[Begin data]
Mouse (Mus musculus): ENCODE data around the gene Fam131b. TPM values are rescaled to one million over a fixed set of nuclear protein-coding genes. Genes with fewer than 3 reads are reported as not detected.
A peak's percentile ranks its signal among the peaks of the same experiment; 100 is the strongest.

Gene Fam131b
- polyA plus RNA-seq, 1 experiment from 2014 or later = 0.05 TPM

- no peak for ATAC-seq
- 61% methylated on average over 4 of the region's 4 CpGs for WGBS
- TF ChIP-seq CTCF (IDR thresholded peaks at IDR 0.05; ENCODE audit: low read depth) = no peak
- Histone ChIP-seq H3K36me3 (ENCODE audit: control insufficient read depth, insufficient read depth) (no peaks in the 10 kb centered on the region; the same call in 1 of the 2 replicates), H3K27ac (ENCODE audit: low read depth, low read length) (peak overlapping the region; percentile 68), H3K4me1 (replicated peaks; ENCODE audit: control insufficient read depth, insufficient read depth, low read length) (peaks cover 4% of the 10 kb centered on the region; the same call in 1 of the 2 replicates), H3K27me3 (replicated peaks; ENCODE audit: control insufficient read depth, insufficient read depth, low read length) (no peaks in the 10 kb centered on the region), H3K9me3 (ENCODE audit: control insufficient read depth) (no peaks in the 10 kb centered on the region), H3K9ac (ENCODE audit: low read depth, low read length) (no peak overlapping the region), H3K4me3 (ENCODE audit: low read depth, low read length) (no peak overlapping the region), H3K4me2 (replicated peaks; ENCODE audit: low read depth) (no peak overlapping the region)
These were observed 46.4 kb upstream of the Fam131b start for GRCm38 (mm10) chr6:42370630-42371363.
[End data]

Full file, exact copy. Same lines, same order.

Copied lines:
Mouse (Mus musculus): ENCODE data around the gene Fam131b. TPM values are rescaled to one million over a fixed set of nuclear protein-coding genes. Genes with fewer than 3 reads are reported as not detected.
A peak's percentile ranks its signal among the peaks of the same experiment; 100 is the strongest.

Gene Fam131b
- polyA plus RNA-seq, 1 experiment from 2014 or later = 0.05 TPM

- no peak for ATAC-seq
- 61% methylated on average over 4 of the region's 4 CpGs for WGBS
- TF ChIP-seq CTCF (IDR thresholded peaks at IDR 0.05; ENCODE audit: low read depth) = no peak
- Histone ChIP-seq H3K36me3 (ENCODE audit: control insufficient read depth, insufficient read depth) (no peaks in the 10 kb centered on the region; the same call in 1 of the 2 replicates), H3K27ac (ENCODE audit: low read depth, low read length) (peak overlapping the region; percentile 68), H3K4me1 (replicated peaks; ENCODE audit: control insufficient read depth, insufficient read depth, low read length) (peaks cover 4% of the 10 kb centered on the region; the same call in 1 of the 2 replicates), H3K27me3 (replicated peaks; ENCODE audit: control insufficient read depth, insufficient read depth, low read length) (no peaks in the 10 kb centered on the region), H3K9me3 (ENCODE audit: control insufficient read depth) (no peaks in the 10 kb centered on the region), H3K9ac (ENCODE audit: low read depth, low read length) (no peak overlapping the region), H3K4me3 (ENCODE audit: low read depth, low read length) (no peak overlapping the region), H3K4me2 (replicated peaks; ENCODE audit: low read depth) (no peak overlapping the region)
These were observed 46.4 kb upstream of the Fam131b start for GRCm38 (mm10) chr6:42370630-42371363.